CT scans are essential tools that help doctors detect various medical conditions. Health professionals rely on the accuracy of these technologies because a misdiagnosis can be fatal. Unfortunately, this vital technology is vulnerable to hackers. Researchers have recently created malware that can add or remove fake carcinogenic nodules from computed tomography (CT) scans and magnetic resonance imaging (MRI) scans.
Researchers at the Center for Cyber Security Research at the University of Israel have developed malware that can modify CT scans and MRI scans. During the research, they showed radiological exams of actual pulmonary tomography, of which 70 had been altered. At least three radiologists were cheated almost every time.
Computed tomography of a brain trauma. Image of Rehman T, Ali R, Tawil I and Yonas H via Wikimedia Commons
Radiologists diagnosed 99% of cancer when presenting images with added nodules and stated that the patient was healthy in 94% when presented with examinations in which real nodules had been removed. Radiologists continued to misinterpret scans, even when they said some of them were fake. The malware has fooled other lung cancer screening software. This specific study focused on computed tomography of the lungs, but it is believed that the malware would work on a variety of computed tomography and MRI scans.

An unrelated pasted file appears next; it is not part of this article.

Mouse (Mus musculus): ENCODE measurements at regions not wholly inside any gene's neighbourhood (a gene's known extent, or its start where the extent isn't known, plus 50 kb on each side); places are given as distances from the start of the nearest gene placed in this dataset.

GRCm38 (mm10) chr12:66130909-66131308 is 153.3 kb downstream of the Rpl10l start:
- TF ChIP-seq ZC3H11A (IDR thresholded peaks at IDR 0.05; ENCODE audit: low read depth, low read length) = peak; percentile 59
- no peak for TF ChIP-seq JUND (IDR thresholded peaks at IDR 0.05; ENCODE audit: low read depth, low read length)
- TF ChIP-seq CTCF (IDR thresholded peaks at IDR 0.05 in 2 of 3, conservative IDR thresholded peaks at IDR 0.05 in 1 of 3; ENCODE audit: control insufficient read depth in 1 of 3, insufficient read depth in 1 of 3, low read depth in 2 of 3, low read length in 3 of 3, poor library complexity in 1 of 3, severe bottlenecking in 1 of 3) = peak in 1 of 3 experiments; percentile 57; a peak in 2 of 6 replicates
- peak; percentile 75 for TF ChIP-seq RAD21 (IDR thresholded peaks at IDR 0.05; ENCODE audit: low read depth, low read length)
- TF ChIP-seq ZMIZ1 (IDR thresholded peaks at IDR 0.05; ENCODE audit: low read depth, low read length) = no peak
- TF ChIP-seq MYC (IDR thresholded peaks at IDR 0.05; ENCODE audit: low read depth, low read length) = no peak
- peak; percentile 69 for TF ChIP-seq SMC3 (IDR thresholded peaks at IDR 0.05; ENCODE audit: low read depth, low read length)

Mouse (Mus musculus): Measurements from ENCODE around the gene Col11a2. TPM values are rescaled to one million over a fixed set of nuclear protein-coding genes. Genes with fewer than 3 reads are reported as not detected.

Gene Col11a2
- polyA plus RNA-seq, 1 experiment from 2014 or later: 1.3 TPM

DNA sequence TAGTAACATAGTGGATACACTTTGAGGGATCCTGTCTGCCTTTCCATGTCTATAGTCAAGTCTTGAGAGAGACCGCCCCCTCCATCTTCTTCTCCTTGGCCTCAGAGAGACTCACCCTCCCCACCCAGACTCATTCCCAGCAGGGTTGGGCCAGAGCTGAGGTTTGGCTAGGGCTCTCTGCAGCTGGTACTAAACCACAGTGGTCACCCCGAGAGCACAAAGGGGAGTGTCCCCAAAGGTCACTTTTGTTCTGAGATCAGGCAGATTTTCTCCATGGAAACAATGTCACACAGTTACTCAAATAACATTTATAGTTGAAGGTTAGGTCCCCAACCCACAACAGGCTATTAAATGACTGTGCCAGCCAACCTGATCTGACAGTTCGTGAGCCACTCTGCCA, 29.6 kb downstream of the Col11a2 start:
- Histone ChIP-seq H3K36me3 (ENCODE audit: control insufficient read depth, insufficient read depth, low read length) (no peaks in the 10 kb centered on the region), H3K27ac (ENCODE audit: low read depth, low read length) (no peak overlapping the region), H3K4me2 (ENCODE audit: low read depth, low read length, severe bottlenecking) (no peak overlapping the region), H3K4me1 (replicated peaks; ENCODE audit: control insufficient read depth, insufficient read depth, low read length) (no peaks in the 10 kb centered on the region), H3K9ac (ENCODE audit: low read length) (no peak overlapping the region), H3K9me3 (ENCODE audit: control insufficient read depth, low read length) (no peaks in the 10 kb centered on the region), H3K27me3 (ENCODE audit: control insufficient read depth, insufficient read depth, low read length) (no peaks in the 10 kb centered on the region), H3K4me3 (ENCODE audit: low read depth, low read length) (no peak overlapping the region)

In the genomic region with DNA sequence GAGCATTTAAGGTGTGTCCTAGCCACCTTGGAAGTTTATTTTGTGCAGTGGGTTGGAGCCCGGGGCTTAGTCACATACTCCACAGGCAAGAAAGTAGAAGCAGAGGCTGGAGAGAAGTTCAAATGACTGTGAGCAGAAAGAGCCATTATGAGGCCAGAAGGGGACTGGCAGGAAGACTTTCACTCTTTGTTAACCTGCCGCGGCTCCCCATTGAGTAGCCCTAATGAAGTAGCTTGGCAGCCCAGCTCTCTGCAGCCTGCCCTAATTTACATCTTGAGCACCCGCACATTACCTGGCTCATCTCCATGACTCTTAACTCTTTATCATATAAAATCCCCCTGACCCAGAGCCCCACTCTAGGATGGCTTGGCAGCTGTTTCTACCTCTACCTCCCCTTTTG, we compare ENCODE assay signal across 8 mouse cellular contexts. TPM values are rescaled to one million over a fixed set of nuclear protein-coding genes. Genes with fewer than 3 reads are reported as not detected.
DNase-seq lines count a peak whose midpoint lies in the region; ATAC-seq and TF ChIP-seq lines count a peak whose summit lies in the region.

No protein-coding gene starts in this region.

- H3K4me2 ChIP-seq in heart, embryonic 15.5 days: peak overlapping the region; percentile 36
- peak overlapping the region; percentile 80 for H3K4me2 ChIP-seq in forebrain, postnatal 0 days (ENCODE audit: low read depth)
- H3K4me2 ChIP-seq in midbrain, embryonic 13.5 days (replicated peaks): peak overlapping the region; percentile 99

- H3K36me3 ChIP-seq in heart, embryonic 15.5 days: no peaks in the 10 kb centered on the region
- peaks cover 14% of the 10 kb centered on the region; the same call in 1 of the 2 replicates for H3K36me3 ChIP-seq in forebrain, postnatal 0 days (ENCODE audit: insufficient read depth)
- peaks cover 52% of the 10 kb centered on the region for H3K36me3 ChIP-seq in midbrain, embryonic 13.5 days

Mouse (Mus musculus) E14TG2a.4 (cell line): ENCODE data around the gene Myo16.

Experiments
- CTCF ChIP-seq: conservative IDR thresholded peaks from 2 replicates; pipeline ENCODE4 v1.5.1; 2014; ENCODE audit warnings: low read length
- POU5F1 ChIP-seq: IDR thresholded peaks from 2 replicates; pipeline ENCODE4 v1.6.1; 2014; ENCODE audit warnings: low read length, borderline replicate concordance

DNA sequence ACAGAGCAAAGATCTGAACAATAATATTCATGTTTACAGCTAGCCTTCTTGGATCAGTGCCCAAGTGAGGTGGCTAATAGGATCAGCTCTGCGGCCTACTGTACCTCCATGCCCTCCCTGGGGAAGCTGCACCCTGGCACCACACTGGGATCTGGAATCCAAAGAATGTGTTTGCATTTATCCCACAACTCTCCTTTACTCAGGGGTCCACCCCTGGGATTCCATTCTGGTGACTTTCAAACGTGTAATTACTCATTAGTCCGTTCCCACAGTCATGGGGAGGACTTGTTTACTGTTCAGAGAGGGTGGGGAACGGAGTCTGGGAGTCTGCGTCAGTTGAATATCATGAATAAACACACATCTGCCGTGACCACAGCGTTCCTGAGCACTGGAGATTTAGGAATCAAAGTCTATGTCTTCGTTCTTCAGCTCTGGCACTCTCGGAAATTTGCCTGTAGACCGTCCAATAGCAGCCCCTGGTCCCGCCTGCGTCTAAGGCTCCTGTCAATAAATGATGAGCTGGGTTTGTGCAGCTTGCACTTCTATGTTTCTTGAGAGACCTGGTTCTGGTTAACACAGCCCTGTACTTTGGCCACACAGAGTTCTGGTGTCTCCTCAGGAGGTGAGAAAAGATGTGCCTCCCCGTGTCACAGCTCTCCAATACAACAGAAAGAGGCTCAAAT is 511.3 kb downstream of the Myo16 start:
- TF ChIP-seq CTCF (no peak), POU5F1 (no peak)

How were these researchers able to change the CT scans? Computed tomography and magnetic resonance imaging are transmitted through archiving and image communication systems (PACS). Hospitals typically do not digitally sign their scans and PACS are often unencrypted. Many hospitals believe that hackers can not access their internal networks and therefore do not bother with encryption. Researcher Yisroel Mirsky noted that hospitals are very concerned about privacy, but "what happens inside the [hospital] system itself, which no normal person should have access to in general, they tend to be quite lenient [about]. It's not … they do not mind. It's just that their priorities are set elsewhere. "
Unfortunately, many PACS are still connected to the Internet or can be accessed through other connected hospital devices. Hackers can insert malware when connected. PACS encryption technology exists, but is generally incompatible with older PACS networks.
It is never fun to be a victim of malware, but it can be particularly dangerous when such malware can lead to a disastrous diagnostic error. The aim of the study was to draw attention to the vulnerabilities of computed tomography and magnetic resonance imaging machines. Researchers expect hospitals to begin enabling end-to-end encryption in their PACS networks to prevent such dangerous attacks.
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